Gabfest Reads is a monthly series from the hosts of Slate’s Political Gabfest podcast. Recently, Emily Bazelon spoke with author Peter Singer about the importance of veganism for climate change and stopping animal cruelty. Singer’s book Animal Liberation Now was just rereleased and updated.
This partial transcript has been edited and condensed for clarity.
Emily Bazelon: What about the environmental benefits of ceasing to produce and slaughter and eat all kinds of flesh in the way that we’ve been doing? At one point in your book, you say that people who care about the well-being of humans and the preservation of our climate and our environment should become vegans for those reasons alone. So why, what’s at stake here? What’s the impact that has just become much more apparent in our era?
Peter Singer: Well, the major impact that of course I didn’t really know about in 1975 was the contribution of the meat and dairy industry to climate change. And that’s a very substantial contribution because methane is such a powerful gas in heating up the planet, especially if we’re just looking at say, a short period, like 20 years, which many experts say is the time we have to get down to zero emissions. Methane is over 80 times as powerful as carbon dioxide over a 20-year period. And people don’t often realize that because people talk about its effect over a century and it does break down faster than carbon dioxide. But if we only have 20 years to stop doing disastrous things to the climate, then cutting out methane is the easiest thing to do. And the way to do that is to stop eating products particularly from cows and sheep because they are the biggest producers of methane.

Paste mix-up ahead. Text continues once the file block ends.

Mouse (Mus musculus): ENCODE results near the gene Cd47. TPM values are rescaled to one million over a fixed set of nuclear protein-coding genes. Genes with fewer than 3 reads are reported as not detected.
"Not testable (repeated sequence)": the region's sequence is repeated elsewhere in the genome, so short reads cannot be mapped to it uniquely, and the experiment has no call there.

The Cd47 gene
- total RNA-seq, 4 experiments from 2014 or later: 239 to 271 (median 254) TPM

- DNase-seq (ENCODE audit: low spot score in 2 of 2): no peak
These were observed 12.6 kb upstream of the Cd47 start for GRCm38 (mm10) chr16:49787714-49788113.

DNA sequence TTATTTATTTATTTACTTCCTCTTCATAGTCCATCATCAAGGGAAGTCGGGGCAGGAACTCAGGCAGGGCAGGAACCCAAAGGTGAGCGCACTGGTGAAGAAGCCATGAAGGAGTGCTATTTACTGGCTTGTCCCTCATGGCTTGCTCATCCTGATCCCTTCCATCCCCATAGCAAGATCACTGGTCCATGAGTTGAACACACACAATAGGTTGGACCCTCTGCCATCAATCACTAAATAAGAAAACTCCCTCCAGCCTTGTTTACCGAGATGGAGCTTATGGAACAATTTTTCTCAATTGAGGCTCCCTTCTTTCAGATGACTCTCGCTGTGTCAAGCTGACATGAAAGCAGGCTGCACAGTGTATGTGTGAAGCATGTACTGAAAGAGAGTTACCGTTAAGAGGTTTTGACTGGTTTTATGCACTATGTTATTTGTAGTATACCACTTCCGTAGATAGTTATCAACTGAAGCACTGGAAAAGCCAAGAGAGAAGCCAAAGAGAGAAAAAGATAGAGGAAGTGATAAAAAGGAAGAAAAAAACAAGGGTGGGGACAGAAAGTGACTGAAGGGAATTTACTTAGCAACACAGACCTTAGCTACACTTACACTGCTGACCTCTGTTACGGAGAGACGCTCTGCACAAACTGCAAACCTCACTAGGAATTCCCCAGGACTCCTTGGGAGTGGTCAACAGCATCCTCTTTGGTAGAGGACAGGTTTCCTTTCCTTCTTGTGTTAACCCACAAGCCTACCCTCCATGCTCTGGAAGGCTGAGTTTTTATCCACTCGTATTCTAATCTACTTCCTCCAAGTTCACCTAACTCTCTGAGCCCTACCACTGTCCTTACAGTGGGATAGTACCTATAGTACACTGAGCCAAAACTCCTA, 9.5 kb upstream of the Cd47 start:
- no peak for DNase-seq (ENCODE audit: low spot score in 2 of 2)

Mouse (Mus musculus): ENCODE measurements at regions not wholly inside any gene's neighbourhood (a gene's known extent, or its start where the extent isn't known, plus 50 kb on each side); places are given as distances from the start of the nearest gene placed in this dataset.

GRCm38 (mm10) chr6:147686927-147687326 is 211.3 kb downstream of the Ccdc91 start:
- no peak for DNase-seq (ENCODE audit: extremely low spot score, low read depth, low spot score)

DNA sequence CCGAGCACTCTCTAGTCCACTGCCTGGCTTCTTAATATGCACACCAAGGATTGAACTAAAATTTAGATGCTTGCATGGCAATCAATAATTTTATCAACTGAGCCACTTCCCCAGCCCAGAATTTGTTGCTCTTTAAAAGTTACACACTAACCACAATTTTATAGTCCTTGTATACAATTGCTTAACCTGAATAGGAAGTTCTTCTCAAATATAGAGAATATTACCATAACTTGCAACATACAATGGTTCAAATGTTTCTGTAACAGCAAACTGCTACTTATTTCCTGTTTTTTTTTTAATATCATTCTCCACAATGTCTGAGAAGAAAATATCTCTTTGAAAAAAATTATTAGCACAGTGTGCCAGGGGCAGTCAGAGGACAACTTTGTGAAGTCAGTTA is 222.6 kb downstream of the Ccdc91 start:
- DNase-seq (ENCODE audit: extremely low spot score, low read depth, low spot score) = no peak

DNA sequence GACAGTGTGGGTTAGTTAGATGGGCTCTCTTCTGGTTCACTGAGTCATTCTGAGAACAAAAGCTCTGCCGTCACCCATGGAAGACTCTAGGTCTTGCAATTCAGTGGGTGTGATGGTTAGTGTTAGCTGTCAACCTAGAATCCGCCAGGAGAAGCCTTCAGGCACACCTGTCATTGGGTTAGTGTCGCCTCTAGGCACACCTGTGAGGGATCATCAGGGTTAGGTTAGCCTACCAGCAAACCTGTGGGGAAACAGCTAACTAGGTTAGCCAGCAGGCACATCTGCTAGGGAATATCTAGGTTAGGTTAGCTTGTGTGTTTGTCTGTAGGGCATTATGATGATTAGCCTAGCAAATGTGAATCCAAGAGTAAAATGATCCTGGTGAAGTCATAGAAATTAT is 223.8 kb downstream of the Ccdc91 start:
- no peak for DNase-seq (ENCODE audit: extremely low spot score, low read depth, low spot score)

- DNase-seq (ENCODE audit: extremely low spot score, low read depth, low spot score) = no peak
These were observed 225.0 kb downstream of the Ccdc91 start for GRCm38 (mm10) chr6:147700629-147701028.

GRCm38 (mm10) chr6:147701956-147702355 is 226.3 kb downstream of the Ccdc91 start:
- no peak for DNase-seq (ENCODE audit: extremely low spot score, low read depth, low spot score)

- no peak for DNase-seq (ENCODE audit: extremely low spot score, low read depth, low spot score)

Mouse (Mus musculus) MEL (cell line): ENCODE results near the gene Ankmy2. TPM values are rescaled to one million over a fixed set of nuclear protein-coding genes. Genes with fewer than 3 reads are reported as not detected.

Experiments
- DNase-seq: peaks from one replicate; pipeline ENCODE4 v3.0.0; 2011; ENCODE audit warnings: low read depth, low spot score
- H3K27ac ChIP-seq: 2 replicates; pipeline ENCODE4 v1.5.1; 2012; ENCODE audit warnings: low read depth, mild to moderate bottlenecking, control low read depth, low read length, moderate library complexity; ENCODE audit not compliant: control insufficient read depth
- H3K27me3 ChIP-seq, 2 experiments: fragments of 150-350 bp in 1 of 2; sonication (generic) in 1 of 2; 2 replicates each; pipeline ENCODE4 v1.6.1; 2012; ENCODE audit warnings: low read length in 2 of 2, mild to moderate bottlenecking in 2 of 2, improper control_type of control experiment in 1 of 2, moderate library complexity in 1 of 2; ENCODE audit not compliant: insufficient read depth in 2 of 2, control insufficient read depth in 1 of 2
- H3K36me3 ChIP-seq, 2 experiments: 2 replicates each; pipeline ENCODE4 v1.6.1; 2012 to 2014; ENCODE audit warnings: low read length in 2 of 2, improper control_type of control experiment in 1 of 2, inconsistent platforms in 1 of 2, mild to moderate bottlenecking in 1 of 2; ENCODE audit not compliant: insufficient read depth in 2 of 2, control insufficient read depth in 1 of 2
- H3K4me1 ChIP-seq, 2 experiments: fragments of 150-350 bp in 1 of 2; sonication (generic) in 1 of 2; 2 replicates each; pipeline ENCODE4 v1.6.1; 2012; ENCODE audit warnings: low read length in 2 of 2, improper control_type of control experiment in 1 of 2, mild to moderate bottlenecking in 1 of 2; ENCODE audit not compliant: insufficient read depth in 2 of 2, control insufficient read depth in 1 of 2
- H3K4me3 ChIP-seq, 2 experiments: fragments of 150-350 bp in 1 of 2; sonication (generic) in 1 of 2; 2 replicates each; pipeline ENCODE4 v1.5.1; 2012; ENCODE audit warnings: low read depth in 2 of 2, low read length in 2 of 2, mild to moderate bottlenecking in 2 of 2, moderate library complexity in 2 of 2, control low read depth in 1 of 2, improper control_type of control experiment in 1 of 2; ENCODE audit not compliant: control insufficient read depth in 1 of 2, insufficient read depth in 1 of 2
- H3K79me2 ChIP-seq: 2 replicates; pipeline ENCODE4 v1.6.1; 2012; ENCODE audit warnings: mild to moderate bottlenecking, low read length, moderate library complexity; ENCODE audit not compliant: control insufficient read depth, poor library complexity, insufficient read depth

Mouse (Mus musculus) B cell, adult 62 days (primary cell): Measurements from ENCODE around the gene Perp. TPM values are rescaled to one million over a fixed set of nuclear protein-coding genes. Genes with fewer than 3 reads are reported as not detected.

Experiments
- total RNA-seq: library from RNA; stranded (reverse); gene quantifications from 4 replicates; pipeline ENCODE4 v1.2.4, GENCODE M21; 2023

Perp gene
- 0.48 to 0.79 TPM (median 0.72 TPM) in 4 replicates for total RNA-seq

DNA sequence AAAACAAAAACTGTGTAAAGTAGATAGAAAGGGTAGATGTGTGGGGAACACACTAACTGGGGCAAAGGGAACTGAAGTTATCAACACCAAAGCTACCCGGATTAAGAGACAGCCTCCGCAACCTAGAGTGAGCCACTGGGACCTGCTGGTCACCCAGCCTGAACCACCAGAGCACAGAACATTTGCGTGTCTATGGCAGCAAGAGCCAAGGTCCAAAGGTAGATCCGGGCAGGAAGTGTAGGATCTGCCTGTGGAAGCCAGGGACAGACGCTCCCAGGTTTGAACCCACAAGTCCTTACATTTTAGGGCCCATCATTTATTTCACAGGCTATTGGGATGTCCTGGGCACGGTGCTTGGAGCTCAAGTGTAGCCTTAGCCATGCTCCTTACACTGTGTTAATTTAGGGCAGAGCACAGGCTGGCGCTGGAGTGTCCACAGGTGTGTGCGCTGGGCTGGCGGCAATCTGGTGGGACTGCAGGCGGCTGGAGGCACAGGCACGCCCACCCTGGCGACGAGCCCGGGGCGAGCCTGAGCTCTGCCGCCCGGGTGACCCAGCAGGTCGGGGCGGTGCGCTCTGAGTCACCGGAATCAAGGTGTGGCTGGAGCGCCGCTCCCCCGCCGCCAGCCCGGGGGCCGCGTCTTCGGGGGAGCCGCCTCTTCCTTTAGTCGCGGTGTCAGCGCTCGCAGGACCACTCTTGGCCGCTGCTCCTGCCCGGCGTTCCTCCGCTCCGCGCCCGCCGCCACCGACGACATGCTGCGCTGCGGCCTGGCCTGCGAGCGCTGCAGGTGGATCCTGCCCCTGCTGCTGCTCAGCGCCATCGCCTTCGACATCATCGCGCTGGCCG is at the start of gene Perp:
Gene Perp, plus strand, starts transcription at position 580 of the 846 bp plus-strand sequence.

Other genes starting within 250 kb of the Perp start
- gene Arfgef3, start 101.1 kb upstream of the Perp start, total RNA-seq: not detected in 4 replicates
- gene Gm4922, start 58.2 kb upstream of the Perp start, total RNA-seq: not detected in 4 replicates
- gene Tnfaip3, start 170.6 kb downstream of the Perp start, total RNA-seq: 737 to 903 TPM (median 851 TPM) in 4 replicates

And we don’t need new technologies, we don’t need new batteries, we don’t need to build a new power grid, none of that. We just need to cut those things out of our diet. And if we all did that, we would make a big reduction in greenhouse gases going into heating up the planet. But in addition to that, a lot of people don’t realize that we grow a huge proportion of our crops, a large part of our agricultural land, is used to grow grains and soybeans to feed to animals, and that includes clearing the Amazon. The major cause of clearing the Amazon forest is either to graze beef cattle or to grow soybeans, to feed to beef cattle and to chickens as well. And some people say to me, oh, I don’t want to eat tofu because that’s soy and I know that the Amazon is being cleared for soy. But actually 77 percent of the world’s soy crop is fed to animals.
So, tofu and tempeh and soy milk are a very small percentage of the soy crop. And it’s really inefficient to do that because the cows use at least 90 percent of the food value of the grains and soy we feed to them just to keep their bodies alive, to keep their bodies warm, to grow bones and other organs that we don’t eat. So, we’re wasting probably 90 percent of the food value of those crops. And without that, we could allow much more land to revert to wildlife. We could reduce our impact on rivers and water because intensive farming is a major polluter of inland waterways. And of course there’s local air pollution as well. Anybody who lives anywhere near a factory farm will tell you that when the wind blows from the farm to them, it stinks and it also produces millions of flies.